So, what is the Biden administration’s plan to achieve reform where its predecessors tried and failed? In her confirmation hearing last month, U.S. Ambassador to the U.N. Linda Thomas-Greenfield pledged to confront China inside the U.N. system and combat the double standards applying to Israel. Now is the time to make good on that pledge.
Shaping the Human Rights Council is a primary objective of China’s larger strategy to exploit the U.N. system. While running candidates to take control of standards-making bodies and U.N. agencies that can be used to support Beijing’s Belt and Road Initiative—such as the International Telecommunication Union, the International Civil Aviation Organization, the Food and Agriculture Organization, and the Industrial Development Organization—China’s growing influence over the council serves to whitewash its human rights record while putting the United States and its allies on the defensive.
As a first step to pushing back against China, the Biden administration should meet with a Human Rights Council whistleblower, Emma Reilly, who has evidence that the council regularly turns over names of Chinese dissidents to Beijing. The administration should make clear to the council that Washington will not tolerate any retaliation against Reilly by the U.N. or China and expects full transparency regarding her allegations. The State Department should also launch an independent investigation into the circumstances she describes.
At the same time, the Biden administration should build a multilateral coalition to implement the working definition of anti-Semitism developed by the International Holocaust Remembrance Alliance at the Human Rights Council and other U.N. agencies. Crucially, the definition includes using a double standard that only applies to Jews or the Jewish state. The Biden State Department affirmed its support for this definition, a precedent first set by the Obama administration in 2016.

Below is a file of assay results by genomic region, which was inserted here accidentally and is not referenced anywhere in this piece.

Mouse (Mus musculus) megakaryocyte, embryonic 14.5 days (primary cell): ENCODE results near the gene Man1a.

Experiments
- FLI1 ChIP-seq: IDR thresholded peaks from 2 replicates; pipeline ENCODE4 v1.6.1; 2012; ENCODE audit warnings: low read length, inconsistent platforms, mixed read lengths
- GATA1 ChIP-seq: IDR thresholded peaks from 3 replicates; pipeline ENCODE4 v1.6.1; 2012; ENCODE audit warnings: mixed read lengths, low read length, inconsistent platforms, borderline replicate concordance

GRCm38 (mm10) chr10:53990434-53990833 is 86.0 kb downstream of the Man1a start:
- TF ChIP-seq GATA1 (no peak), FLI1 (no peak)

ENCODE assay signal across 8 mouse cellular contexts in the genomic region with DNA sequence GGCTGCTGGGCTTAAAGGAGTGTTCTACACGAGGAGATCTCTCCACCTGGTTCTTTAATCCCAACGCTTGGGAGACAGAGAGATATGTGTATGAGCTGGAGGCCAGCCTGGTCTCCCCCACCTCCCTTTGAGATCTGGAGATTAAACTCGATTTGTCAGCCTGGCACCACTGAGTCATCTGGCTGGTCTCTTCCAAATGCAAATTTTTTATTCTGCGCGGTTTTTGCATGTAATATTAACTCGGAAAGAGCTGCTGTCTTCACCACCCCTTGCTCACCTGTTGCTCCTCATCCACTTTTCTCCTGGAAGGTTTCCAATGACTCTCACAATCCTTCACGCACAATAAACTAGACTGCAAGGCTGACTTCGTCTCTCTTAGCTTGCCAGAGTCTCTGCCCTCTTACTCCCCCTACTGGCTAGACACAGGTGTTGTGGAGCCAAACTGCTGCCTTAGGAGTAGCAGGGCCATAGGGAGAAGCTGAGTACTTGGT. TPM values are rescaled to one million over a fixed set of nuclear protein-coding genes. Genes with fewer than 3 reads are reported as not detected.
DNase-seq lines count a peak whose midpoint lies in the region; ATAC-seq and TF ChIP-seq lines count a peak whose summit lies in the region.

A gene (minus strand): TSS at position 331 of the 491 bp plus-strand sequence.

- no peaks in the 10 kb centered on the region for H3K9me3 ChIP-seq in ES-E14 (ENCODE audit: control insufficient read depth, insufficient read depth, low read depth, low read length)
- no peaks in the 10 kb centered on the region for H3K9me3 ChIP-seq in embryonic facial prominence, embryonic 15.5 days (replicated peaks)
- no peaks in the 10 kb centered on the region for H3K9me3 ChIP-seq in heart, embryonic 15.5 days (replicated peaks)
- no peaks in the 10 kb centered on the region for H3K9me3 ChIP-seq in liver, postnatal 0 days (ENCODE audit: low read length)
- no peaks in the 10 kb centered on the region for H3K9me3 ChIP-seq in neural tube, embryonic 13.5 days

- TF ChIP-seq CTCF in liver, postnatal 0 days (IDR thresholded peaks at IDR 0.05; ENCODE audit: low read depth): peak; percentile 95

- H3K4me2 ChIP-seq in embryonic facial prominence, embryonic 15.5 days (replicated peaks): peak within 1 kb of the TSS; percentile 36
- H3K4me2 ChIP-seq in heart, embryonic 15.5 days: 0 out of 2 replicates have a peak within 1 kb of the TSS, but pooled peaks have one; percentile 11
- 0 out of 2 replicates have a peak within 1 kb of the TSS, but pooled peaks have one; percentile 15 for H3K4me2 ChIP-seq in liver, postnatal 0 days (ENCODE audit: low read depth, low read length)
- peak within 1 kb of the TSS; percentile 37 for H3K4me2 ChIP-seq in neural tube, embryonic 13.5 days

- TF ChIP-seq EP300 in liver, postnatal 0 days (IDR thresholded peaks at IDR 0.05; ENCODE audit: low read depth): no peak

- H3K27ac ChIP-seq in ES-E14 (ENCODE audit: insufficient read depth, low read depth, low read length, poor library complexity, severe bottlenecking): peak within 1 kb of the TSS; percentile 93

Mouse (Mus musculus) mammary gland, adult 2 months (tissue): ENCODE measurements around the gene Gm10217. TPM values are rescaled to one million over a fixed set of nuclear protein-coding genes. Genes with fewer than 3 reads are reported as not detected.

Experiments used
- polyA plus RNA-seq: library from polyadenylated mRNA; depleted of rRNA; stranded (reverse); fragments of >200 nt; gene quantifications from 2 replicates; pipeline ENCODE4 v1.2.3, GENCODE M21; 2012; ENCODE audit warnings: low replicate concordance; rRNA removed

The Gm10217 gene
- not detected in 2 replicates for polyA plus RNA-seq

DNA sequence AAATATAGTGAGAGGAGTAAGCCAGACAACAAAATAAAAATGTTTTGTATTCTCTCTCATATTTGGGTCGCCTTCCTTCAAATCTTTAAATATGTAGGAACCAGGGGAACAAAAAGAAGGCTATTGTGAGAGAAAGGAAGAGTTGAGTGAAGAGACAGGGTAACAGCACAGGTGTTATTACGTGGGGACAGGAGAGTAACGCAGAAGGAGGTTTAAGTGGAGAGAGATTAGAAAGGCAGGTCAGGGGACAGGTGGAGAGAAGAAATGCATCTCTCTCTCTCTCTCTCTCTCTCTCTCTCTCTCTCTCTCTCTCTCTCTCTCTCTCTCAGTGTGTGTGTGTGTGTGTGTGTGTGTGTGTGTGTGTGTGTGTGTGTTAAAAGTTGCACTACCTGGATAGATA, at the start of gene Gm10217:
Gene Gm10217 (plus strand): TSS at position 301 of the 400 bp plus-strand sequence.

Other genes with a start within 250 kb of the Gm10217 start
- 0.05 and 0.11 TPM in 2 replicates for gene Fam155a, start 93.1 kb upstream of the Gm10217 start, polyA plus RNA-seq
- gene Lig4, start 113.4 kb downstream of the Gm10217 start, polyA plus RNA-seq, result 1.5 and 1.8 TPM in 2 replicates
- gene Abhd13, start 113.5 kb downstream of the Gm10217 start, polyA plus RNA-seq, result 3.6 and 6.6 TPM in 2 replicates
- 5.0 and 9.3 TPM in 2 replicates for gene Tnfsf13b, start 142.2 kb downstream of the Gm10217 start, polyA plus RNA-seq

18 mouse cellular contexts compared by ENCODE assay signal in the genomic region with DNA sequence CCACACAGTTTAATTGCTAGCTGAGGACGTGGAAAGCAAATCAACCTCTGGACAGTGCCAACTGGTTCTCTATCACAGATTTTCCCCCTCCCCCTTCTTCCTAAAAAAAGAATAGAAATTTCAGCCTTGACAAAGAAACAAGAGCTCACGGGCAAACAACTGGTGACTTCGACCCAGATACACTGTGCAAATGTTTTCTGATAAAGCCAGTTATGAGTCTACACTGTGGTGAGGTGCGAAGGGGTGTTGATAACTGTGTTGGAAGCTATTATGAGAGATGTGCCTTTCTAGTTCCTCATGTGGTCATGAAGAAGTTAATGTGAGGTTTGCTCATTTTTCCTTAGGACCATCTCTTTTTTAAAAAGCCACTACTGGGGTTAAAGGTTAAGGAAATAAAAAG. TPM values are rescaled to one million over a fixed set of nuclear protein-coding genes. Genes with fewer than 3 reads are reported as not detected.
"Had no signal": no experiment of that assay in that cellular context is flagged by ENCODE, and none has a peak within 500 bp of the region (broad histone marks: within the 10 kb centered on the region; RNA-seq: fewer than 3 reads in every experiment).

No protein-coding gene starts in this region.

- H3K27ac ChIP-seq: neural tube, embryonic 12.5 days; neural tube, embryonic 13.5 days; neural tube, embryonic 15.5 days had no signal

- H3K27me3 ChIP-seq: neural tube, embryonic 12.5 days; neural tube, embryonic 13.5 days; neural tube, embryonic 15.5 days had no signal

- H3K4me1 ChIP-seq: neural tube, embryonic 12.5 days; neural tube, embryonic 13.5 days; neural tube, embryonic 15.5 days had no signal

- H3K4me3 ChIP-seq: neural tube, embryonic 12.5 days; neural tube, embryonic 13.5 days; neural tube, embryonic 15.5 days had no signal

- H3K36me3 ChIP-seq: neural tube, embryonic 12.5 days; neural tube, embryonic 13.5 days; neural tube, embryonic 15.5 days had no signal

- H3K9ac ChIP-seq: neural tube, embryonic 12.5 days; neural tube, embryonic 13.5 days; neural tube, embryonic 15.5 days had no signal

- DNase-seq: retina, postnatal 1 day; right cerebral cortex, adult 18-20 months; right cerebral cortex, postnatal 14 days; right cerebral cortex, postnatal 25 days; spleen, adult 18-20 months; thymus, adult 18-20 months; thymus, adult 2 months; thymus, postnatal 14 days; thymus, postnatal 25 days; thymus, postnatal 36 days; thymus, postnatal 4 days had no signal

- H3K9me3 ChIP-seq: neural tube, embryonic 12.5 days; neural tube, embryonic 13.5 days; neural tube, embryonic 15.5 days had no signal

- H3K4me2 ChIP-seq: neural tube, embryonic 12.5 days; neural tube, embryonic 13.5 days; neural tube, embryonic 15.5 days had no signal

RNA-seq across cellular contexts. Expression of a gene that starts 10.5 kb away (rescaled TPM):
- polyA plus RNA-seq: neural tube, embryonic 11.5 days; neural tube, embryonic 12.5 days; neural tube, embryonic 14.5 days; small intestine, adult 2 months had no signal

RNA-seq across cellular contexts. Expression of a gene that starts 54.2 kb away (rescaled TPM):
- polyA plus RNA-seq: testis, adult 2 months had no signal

As long as the council officially maintains a standing agenda item on Israel while single-mindedly pursuing other activities to delegitimize the Jewish state, it is in clear violation of the State Department’s standard. If the administration returns to the council without challenging this prejudice, it will be speaking from both sides of its diplomatic mouth when it comes to fighting hatred of Jews.
Even with these initiatives, the council’s key structural challenge remains: the secret ballot election process that allows human rights abusers to sit in judgement of human rights abuses. This systemic problem has only two solutions: changes mandated by the U.N. General Assembly or the establishment of a new group outside the U.N. system composed only of free and democratic states. If Biden makes good on his pledge to host a “global summit for democracy” during his first year in office, reform or displacement of the Human Rights Council should be high on the agenda.
In the meantime, however, the U.S. Congress should stand ready to exercise its oversight prerogative. American taxpayers’ money should not be spent legitimizing a genocide or mainstreaming anti-Semitism. The Biden administration says it can reform the broken Human Rights Council when two presidents tried and failed for years. History suggests otherwise.